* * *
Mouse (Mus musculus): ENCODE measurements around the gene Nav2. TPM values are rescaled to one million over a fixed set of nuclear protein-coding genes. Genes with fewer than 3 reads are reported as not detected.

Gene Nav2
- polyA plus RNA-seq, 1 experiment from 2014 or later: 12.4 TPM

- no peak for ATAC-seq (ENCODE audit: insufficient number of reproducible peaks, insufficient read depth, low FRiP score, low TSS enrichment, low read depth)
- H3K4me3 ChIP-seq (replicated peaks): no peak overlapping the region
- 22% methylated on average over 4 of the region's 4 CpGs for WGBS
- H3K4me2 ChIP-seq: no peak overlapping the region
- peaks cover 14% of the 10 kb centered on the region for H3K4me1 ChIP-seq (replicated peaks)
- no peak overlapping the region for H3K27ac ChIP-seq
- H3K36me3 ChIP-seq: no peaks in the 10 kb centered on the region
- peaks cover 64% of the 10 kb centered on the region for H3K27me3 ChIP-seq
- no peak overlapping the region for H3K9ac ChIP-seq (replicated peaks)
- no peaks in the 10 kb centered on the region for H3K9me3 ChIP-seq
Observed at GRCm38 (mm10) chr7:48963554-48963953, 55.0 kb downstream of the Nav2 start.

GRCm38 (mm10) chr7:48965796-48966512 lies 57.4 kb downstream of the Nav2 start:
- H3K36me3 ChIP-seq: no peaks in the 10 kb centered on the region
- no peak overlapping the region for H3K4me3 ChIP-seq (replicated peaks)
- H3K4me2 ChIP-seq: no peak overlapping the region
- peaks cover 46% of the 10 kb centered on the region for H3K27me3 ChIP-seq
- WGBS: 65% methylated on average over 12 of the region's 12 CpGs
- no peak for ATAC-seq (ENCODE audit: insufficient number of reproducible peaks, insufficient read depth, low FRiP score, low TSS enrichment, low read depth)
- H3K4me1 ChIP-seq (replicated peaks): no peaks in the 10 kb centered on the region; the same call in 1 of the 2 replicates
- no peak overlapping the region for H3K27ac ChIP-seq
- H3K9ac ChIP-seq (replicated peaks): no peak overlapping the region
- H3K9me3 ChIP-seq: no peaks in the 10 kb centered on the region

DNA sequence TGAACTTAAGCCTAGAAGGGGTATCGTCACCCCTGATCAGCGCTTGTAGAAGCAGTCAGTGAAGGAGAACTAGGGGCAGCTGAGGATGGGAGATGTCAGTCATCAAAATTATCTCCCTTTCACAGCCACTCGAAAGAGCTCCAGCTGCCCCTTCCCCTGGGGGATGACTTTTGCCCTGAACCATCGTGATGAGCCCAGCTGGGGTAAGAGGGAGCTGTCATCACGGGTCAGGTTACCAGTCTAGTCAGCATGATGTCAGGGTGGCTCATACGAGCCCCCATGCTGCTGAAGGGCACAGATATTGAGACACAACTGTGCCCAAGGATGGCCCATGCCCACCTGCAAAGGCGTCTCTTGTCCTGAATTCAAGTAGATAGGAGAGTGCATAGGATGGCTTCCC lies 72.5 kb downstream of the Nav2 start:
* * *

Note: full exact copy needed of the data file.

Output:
Mouse (Mus musculus): ENCODE measurements around the gene Nav2. TPM values are rescaled to one million over a fixed set of nuclear protein-coding genes. Genes with fewer than 3 reads are reported as not detected.

Gene Nav2
- polyA plus RNA-seq, 1 experiment from 2014 or later: 12.4 TPM

- no peak for ATAC-seq (ENCODE audit: insufficient number of reproducible peaks, insufficient read depth, low FRiP score, low TSS enrichment, low read depth)
- H3K4me3 ChIP-seq (replicated peaks): no peak overlapping the region
- 22% methylated on average over 4 of the region's 4 CpGs for WGBS
- H3K4me2 ChIP-seq: no peak overlapping the region
- peaks cover 14% of the 10 kb centered on the region for H3K4me1 ChIP-seq (replicated peaks)
- no peak overlapping the region for H3K27ac ChIP-seq
- H3K36me3 ChIP-seq: no peaks in the 10 kb centered on the region
- peaks cover 64% of the 10 kb centered on the region for H3K27me3 ChIP-seq
- no peak overlapping the region for H3K9ac ChIP-seq (replicated peaks)
- no peaks in the 10 kb centered on the region for H3K9me3 ChIP-seq
Observed at GRCm38 (mm10) chr7:48963554-48963953, 55.0 kb downstream of the Nav2 start.

GRCm38 (mm10) chr7:48965796-48966512 lies 57.4 kb downstream of the Nav2 start:
- H3K36me3 ChIP-seq: no peaks in the 10 kb centered on the region
- no peak overlapping the region for H3K4me3 ChIP-seq (replicated peaks)
- H3K4me2 ChIP-seq: no peak overlapping the region
- peaks cover 46% of the 10 kb centered on the region for H3K27me3 ChIP-seq
- WGBS: 65% methylated on average over 12 of the region's 12 CpGs
- no peak for ATAC-seq (ENCODE audit: insufficient number of reproducible peaks, insufficient read depth, low FRiP score, low TSS enrichment, low read depth)
- H3K4me1 ChIP-seq (replicated peaks): no peaks in the 10 kb centered on the region; the same call in 1 of the 2 replicates
- no peak overlapping the region for H3K27ac ChIP-seq
- H3K9ac ChIP-seq (replicated peaks): no peak overlapping the region
- H3K9me3 ChIP-seq: no peaks in the 10 kb centered on the region

DNA sequence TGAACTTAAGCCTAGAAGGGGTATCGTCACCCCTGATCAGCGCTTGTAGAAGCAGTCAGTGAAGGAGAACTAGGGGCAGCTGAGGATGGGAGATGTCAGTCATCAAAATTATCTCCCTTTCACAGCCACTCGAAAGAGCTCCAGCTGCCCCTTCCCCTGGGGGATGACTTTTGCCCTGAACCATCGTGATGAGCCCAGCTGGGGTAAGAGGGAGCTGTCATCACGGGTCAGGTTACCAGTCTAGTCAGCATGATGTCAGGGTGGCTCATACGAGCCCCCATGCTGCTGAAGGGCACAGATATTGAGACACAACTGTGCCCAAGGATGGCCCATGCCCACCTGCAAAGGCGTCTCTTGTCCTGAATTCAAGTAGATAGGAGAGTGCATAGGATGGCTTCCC lies 72.5 kb downstream of the Nav2 start: